And in an essay written shortly before the appearance of Bloom’s book, a contemporary democrat with a sensibility that could hardly be more different from Whitman’s, the incomparably subtle Richard Rorty, dotted the last i and crossed the last t:

“From Plato through Kant down to [Habermas and Derrida], most philosophers have tried to fuse sublimity and decency, to fuse social hope with knowledge of something big…My own hunch is that we have to separate individual and social reassurance, and make both sublimity and agape (though not tolerance) a private, optional matter. That means conceding to Nietzsche that democratic societies have no higher aim than what he called “the last men” — the people who have “their little pleasures for the day and their little pleasures for the night.” But maybe we should just make that concession, and also concede that democratic societies do not embody anything, and cannot be reassured by anything, larger than themselves (e.g., by “rationality”). Such societies should not aim at the creation of a new breed of human being, or at anything less banal than evening out people’s chances of getting a little pleasure out of their lives. This means that citizens of those societies who have a taste for sublimity will have to pursue it in their own time, and within the limits set by “On Liberty”. But such opportunities might be quite enough.”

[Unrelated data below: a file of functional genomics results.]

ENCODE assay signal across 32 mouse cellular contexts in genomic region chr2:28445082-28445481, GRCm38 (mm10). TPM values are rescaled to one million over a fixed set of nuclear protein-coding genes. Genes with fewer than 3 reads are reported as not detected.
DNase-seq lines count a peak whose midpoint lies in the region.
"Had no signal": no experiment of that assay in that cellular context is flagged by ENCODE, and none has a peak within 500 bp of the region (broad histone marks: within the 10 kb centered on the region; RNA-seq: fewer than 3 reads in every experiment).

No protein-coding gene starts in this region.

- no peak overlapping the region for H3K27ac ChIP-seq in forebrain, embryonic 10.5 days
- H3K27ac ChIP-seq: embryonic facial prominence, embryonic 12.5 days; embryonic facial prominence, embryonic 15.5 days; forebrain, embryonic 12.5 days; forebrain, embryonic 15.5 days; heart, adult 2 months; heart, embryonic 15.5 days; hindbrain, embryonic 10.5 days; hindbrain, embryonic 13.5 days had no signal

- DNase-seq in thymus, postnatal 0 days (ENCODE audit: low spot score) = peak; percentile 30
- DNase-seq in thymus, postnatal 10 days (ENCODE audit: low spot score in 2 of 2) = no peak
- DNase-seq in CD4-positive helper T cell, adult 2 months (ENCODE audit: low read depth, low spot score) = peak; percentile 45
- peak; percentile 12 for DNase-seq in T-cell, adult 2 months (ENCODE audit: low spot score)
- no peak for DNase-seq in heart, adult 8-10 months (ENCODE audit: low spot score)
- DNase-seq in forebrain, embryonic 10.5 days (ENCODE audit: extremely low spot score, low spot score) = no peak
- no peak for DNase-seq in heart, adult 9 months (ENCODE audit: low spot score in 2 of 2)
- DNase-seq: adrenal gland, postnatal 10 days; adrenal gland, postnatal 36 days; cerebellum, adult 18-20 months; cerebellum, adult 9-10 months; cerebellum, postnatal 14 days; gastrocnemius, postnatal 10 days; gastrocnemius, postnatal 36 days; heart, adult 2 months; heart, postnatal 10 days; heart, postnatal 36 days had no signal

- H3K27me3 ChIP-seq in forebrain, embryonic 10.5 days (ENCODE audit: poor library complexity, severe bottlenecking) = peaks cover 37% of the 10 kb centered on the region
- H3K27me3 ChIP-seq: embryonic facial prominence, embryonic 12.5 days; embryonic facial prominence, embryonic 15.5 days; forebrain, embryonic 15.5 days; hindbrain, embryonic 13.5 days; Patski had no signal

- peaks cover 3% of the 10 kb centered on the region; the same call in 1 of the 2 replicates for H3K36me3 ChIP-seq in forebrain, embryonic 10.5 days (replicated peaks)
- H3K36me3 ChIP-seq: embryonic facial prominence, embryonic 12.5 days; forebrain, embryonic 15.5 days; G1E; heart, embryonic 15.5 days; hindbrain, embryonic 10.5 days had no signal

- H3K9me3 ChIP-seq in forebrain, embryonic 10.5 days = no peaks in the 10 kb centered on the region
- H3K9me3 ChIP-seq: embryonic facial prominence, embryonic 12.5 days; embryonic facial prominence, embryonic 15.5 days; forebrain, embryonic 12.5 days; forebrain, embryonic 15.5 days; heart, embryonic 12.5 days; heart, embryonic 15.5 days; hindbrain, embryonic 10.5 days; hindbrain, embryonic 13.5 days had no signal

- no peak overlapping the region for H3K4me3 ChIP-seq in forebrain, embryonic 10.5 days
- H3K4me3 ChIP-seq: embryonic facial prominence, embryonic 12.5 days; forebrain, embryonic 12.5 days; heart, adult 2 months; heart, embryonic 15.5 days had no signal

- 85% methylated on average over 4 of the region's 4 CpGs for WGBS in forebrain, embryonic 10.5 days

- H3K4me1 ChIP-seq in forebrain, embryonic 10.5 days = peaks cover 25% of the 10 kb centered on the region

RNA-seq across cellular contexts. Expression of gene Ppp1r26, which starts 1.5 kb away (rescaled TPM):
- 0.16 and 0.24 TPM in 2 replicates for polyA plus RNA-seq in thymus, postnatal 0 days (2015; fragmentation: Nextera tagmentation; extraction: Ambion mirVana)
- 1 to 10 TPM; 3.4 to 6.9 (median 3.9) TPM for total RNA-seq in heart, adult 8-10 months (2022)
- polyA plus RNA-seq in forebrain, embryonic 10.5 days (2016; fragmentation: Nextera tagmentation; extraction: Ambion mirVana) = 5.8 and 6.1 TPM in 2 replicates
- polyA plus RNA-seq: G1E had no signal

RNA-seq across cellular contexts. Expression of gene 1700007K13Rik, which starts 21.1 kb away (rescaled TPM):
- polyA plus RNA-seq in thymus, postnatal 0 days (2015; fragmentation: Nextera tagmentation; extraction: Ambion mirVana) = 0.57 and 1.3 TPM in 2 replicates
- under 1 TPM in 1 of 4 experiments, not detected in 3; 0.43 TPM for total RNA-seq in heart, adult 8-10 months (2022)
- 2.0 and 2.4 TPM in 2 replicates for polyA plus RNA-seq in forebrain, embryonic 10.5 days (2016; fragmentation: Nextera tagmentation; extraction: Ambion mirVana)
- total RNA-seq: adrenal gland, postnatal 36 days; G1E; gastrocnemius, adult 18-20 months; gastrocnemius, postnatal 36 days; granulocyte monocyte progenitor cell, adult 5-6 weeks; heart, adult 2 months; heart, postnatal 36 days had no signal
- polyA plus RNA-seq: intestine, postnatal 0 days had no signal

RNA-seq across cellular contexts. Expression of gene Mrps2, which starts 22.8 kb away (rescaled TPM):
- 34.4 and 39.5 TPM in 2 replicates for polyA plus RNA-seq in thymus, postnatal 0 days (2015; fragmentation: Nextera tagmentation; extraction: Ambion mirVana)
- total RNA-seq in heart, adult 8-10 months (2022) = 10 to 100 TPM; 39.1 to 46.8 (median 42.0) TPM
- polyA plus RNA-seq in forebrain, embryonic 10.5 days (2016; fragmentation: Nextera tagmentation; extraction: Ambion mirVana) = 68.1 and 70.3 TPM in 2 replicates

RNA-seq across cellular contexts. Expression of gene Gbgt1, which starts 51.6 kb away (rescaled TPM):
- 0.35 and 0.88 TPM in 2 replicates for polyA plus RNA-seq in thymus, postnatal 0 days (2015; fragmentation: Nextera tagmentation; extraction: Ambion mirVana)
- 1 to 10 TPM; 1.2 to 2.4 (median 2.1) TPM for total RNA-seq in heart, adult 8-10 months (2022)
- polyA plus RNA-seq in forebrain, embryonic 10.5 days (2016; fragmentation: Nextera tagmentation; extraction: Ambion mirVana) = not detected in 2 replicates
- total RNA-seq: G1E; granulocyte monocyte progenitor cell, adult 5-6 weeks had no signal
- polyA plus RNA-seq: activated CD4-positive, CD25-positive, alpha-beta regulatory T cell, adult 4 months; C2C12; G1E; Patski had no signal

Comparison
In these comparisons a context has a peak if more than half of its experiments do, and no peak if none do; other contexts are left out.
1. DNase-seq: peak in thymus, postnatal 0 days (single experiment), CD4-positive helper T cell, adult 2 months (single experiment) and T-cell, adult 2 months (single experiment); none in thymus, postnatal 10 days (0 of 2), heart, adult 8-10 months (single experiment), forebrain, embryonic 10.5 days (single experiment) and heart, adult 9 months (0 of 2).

Plato is a peerless philosopher-poet. But Whitman is a better poet, Rorty a better philosopher; and their efforts, seconding and supplementing each other (which is a fitting relation for democratic thinkers) can help emancipate the rest of us from Plato’s and Bloom’s radical doubts about our capacity for autonomy and solidarity. Bloom would “open” a few American minds by chilling a great many American hearts. Unfortunately, a great many Americans, including some very influential ones, appear to be tempted by this proposition. That is a reminder — and here is the chief value of Bloom’s book — that democracy really is still an experiment.

* For the sorry truth about Socrates, see I.F. Stone, The Trial of Socrates (Little, Brown, 1988)